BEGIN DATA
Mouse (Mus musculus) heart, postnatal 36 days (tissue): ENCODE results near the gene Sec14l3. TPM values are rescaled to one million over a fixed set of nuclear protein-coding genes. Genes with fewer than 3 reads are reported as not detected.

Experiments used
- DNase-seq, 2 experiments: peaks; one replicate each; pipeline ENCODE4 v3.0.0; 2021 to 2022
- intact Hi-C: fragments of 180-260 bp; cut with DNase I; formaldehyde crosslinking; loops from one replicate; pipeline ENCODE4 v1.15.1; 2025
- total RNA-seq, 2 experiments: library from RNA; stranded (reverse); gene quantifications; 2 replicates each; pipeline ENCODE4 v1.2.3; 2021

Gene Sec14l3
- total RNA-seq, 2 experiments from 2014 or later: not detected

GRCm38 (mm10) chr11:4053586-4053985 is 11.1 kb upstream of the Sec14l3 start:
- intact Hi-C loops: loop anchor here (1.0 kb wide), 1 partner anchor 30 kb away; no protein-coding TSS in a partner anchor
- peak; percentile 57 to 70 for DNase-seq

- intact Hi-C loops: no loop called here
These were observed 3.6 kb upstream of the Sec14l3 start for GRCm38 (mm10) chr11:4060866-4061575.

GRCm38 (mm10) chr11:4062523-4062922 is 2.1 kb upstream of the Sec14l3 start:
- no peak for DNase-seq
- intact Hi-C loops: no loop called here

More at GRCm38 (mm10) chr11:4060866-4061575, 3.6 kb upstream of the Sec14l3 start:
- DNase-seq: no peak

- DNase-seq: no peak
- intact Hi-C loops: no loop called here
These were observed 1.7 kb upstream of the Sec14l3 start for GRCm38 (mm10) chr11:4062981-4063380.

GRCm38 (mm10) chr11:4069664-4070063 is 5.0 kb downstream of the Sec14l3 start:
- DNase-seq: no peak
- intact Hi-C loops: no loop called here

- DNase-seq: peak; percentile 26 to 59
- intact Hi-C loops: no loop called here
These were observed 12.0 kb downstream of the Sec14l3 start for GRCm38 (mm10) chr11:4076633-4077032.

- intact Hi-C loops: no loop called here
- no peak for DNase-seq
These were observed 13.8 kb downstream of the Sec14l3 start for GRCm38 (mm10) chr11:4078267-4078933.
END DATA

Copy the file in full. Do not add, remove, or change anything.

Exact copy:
Mouse (Mus musculus) heart, postnatal 36 days (tissue): ENCODE results near the gene Sec14l3. TPM values are rescaled to one million over a fixed set of nuclear protein-coding genes. Genes with fewer than 3 reads are reported as not detected.

Experiments used
- DNase-seq, 2 experiments: peaks; one replicate each; pipeline ENCODE4 v3.0.0; 2021 to 2022
- intact Hi-C: fragments of 180-260 bp; cut with DNase I; formaldehyde crosslinking; loops from one replicate; pipeline ENCODE4 v1.15.1; 2025
- total RNA-seq, 2 experiments: library from RNA; stranded (reverse); gene quantifications; 2 replicates each; pipeline ENCODE4 v1.2.3; 2021

Gene Sec14l3
- total RNA-seq, 2 experiments from 2014 or later: not detected

GRCm38 (mm10) chr11:4053586-4053985 is 11.1 kb upstream of the Sec14l3 start:
- intact Hi-C loops: loop anchor here (1.0 kb wide), 1 partner anchor 30 kb away; no protein-coding TSS in a partner anchor
- peak; percentile 57 to 70 for DNase-seq

- intact Hi-C loops: no loop called here
These were observed 3.6 kb upstream of the Sec14l3 start for GRCm38 (mm10) chr11:4060866-4061575.

GRCm38 (mm10) chr11:4062523-4062922 is 2.1 kb upstream of the Sec14l3 start:
- no peak for DNase-seq
- intact Hi-C loops: no loop called here

More at GRCm38 (mm10) chr11:4060866-4061575, 3.6 kb upstream of the Sec14l3 start:
- DNase-seq: no peak

- DNase-seq: no peak
- intact Hi-C loops: no loop called here
These were observed 1.7 kb upstream of the Sec14l3 start for GRCm38 (mm10) chr11:4062981-4063380.

GRCm38 (mm10) chr11:4069664-4070063 is 5.0 kb downstream of the Sec14l3 start:
- DNase-seq: no peak
- intact Hi-C loops: no loop called here

- DNase-seq: peak; percentile 26 to 59
- intact Hi-C loops: no loop called here
These were observed 12.0 kb downstream of the Sec14l3 start for GRCm38 (mm10) chr11:4076633-4077032.

- intact Hi-C loops: no loop called here
- no peak for DNase-seq
These were observed 13.8 kb downstream of the Sec14l3 start for GRCm38 (mm10) chr11:4078267-4078933.